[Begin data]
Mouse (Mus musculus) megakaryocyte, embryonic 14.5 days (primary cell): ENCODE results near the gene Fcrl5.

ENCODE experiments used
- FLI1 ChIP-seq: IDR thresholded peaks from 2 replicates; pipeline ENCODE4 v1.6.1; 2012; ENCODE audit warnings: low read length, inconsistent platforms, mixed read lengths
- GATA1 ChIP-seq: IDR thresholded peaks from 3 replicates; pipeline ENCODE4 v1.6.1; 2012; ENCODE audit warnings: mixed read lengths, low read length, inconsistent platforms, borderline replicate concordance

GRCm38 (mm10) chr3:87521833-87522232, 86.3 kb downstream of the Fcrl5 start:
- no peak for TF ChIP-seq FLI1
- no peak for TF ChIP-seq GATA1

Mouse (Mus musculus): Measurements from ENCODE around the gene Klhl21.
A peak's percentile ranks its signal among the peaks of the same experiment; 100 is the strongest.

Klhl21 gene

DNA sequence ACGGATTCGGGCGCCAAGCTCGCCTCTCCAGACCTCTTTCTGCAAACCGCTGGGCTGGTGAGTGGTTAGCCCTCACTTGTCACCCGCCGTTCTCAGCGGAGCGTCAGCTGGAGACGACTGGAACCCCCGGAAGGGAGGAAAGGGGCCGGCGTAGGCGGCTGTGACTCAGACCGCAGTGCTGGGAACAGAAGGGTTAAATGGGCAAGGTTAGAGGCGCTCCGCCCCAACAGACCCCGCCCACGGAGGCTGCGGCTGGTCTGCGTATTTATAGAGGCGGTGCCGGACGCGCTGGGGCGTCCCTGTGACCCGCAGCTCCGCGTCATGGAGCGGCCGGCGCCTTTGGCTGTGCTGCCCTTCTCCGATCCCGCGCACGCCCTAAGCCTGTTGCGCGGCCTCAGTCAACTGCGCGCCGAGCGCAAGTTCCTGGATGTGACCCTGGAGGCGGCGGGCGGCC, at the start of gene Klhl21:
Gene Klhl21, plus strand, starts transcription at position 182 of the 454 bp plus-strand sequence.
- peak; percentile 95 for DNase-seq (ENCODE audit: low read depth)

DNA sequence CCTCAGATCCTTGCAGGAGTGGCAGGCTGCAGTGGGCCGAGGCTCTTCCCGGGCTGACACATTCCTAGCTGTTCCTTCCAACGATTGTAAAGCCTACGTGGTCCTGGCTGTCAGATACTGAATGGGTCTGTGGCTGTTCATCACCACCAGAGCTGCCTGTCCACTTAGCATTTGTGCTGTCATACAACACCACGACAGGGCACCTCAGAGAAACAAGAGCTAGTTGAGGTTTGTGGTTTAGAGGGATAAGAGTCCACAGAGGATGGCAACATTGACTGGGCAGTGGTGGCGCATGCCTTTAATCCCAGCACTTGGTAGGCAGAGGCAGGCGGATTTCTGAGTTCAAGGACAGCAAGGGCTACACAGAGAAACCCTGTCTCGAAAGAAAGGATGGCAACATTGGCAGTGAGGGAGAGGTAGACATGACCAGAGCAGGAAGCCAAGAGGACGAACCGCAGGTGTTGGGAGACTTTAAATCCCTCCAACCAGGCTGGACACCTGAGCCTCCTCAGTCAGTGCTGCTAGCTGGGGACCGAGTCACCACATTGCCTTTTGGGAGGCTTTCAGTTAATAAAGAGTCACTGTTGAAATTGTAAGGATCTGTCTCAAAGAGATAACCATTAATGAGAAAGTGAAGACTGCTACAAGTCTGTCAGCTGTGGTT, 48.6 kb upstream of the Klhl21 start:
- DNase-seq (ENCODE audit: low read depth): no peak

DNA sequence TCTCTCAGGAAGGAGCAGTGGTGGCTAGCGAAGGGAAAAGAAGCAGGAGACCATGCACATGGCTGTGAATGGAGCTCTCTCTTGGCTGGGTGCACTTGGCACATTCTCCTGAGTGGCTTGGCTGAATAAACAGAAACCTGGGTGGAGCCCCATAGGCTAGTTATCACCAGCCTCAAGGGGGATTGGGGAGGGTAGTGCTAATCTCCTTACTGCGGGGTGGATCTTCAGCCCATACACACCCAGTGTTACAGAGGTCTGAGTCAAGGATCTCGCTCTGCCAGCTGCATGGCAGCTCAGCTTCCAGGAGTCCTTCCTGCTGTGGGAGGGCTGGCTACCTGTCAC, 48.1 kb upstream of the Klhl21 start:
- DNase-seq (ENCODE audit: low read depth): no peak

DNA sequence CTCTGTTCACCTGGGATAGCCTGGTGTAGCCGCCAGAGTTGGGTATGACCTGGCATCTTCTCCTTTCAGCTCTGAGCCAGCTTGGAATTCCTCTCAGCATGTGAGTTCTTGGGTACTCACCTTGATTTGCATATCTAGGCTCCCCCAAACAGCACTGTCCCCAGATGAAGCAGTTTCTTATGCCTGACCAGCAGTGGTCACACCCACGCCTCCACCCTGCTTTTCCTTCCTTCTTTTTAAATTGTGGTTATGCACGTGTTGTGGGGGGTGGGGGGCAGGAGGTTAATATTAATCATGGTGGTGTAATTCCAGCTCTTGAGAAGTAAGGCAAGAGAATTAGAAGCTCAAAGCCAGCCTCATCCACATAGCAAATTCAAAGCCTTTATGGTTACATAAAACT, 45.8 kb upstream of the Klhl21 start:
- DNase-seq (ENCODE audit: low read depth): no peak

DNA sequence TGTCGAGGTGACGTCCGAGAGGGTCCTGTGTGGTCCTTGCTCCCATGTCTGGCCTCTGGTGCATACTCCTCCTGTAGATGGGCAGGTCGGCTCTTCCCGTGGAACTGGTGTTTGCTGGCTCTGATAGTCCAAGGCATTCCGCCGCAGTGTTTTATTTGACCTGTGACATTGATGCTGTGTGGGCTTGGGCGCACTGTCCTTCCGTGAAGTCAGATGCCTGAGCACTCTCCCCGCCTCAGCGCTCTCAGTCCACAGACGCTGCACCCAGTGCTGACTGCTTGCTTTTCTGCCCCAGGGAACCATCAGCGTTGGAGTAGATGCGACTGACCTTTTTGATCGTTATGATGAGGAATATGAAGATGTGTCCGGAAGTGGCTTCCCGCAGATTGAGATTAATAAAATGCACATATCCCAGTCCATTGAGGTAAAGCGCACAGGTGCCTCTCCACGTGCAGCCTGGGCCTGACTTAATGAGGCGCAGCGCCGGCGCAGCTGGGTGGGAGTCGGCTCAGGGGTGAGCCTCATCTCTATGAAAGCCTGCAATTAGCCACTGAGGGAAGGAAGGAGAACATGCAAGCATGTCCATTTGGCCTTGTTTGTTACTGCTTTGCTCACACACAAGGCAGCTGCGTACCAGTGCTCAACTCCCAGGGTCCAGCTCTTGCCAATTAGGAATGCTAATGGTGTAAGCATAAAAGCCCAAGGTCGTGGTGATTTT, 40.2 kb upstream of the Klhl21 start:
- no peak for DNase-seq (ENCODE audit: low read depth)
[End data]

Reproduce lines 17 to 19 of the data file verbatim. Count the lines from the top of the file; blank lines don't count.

- DNase-seq (ENCODE audit: low read depth): no peak

DNA sequence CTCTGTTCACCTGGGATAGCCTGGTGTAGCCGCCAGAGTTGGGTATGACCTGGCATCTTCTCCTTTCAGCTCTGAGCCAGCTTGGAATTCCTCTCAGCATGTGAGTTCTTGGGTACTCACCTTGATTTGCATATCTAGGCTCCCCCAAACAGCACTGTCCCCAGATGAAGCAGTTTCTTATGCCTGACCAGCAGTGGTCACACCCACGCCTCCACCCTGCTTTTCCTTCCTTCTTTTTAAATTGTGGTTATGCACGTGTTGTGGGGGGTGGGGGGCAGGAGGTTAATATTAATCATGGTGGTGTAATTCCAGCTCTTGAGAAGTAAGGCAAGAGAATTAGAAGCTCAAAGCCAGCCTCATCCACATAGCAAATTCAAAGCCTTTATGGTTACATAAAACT, 45.8 kb upstream of the Klhl21 start:
- DNase-seq (ENCODE audit: low read depth): no peak